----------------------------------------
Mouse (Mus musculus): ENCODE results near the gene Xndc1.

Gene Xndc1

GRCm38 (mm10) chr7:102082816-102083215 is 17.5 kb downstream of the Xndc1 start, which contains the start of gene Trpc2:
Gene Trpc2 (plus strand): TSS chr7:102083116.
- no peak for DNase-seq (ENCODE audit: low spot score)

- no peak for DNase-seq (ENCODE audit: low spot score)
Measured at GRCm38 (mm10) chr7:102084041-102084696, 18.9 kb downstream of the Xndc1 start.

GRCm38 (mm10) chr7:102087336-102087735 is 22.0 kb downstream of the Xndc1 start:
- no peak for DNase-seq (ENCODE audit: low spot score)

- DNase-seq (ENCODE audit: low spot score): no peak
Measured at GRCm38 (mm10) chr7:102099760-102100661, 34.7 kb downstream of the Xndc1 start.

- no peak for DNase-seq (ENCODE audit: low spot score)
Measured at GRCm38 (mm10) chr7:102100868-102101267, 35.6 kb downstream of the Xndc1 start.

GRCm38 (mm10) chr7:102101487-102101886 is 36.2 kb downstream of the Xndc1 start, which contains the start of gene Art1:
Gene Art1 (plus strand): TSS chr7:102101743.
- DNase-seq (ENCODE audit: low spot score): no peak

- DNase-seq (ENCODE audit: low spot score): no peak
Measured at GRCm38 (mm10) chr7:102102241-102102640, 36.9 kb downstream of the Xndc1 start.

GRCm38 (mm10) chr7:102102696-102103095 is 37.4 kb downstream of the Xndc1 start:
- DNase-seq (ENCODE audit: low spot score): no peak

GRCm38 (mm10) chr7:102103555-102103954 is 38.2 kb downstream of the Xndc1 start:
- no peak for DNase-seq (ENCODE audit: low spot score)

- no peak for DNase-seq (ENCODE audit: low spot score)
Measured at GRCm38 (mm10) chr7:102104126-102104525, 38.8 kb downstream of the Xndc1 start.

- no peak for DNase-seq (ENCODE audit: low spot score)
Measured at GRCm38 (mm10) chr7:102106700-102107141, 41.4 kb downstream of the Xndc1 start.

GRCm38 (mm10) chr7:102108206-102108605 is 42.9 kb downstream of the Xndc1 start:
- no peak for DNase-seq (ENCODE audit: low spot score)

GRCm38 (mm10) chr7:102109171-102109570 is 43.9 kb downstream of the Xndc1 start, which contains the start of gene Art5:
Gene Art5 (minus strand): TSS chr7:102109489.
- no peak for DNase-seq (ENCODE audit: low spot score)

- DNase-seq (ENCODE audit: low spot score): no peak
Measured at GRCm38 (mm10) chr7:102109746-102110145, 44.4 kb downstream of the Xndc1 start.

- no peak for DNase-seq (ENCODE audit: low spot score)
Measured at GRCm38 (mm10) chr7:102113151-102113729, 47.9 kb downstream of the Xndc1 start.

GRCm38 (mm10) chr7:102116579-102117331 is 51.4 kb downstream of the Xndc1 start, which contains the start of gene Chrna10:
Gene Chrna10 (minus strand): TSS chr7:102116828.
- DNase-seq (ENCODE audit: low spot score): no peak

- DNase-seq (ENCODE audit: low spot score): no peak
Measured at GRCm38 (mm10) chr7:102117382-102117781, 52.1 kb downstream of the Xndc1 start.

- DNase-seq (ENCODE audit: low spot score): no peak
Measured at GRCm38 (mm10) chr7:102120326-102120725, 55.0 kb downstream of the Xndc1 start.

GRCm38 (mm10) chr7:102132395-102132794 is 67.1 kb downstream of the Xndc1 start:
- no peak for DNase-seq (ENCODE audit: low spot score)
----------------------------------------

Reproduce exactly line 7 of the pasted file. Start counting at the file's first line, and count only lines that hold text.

Measured at GRCm38 (mm10) chr7:102084041-102084696, 18.9 kb downstream of the Xndc1 start.